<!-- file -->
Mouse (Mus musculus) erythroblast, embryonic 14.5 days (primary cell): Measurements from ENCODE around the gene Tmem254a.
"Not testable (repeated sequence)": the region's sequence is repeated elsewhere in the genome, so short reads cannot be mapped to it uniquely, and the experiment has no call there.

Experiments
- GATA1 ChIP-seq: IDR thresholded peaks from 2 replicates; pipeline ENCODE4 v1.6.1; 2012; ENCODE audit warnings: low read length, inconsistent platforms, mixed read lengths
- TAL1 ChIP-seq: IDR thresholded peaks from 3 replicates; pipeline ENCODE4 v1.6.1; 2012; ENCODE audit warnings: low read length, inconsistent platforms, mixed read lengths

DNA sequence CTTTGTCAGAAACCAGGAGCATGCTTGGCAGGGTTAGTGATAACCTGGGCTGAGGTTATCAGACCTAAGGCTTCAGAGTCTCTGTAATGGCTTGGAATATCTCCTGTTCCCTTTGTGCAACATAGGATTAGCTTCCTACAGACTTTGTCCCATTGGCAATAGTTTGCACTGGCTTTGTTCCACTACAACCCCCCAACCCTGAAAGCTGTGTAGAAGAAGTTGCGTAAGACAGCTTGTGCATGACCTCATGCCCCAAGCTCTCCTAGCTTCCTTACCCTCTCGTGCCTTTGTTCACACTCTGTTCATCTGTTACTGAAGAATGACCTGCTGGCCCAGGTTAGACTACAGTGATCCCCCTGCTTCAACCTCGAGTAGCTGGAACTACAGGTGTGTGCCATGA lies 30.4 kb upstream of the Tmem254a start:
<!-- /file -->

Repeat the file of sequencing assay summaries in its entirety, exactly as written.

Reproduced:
Mouse (Mus musculus) erythroblast, embryonic 14.5 days (primary cell): Measurements from ENCODE around the gene Tmem254a.
"Not testable (repeated sequence)": the region's sequence is repeated elsewhere in the genome, so short reads cannot be mapped to it uniquely, and the experiment has no call there.

Experiments
- GATA1 ChIP-seq: IDR thresholded peaks from 2 replicates; pipeline ENCODE4 v1.6.1; 2012; ENCODE audit warnings: low read length, inconsistent platforms, mixed read lengths
- TAL1 ChIP-seq: IDR thresholded peaks from 3 replicates; pipeline ENCODE4 v1.6.1; 2012; ENCODE audit warnings: low read length, inconsistent platforms, mixed read lengths

DNA sequence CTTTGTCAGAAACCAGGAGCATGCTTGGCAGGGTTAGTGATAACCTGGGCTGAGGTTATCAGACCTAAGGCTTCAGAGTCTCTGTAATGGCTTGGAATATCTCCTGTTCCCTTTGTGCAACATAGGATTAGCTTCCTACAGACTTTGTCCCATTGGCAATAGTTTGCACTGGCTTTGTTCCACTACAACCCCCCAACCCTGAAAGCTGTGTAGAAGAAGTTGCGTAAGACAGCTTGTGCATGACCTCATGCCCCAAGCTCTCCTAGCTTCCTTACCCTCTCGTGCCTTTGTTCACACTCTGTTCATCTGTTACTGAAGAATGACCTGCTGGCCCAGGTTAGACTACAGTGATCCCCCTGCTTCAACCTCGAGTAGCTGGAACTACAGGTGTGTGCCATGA lies 30.4 kb upstream of the Tmem254a start: